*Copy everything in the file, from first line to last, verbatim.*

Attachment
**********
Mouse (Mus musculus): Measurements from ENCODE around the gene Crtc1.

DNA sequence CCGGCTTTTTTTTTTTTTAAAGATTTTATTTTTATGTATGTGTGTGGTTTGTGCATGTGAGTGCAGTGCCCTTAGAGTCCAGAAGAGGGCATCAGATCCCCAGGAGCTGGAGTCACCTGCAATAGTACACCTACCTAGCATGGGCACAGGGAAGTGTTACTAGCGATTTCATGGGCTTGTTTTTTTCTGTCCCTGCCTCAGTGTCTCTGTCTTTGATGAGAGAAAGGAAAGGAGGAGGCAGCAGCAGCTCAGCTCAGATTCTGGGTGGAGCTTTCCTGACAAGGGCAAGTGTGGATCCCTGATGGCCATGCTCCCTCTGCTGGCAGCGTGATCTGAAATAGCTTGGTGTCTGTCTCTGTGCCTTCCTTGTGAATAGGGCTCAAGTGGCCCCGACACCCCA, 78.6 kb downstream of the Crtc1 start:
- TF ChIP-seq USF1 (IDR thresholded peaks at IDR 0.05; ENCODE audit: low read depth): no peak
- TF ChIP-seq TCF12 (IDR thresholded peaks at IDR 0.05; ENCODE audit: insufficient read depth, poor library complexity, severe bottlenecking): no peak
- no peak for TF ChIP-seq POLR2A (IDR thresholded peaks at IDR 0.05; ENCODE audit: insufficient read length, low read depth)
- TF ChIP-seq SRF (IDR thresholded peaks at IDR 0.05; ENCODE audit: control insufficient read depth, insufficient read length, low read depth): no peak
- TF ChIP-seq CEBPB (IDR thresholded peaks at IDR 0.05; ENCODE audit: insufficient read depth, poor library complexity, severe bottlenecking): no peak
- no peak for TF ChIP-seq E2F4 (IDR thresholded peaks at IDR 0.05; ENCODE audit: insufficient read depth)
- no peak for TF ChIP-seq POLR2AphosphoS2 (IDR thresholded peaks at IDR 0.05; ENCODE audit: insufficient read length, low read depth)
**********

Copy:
Mouse (Mus musculus): Measurements from ENCODE around the gene Crtc1.

DNA sequence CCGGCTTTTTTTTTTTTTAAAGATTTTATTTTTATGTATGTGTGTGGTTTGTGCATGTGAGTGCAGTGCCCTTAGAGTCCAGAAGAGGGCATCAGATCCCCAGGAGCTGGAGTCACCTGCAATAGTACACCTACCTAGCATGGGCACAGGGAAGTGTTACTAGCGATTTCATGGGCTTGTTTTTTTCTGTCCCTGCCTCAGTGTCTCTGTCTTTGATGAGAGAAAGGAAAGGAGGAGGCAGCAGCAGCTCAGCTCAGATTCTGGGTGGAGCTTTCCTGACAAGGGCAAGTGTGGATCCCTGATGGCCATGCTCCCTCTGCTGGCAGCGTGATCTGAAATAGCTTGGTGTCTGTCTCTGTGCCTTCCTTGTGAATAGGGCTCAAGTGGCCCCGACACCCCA, 78.6 kb downstream of the Crtc1 start:
- TF ChIP-seq USF1 (IDR thresholded peaks at IDR 0.05; ENCODE audit: low read depth): no peak
- TF ChIP-seq TCF12 (IDR thresholded peaks at IDR 0.05; ENCODE audit: insufficient read depth, poor library complexity, severe bottlenecking): no peak
- no peak for TF ChIP-seq POLR2A (IDR thresholded peaks at IDR 0.05; ENCODE audit: insufficient read length, low read depth)
- TF ChIP-seq SRF (IDR thresholded peaks at IDR 0.05; ENCODE audit: control insufficient read depth, insufficient read length, low read depth): no peak
- TF ChIP-seq CEBPB (IDR thresholded peaks at IDR 0.05; ENCODE audit: insufficient read depth, poor library complexity, severe bottlenecking): no peak
- no peak for TF ChIP-seq E2F4 (IDR thresholded peaks at IDR 0.05; ENCODE audit: insufficient read depth)
- no peak for TF ChIP-seq POLR2AphosphoS2 (IDR thresholded peaks at IDR 0.05; ENCODE audit: insufficient read length, low read depth)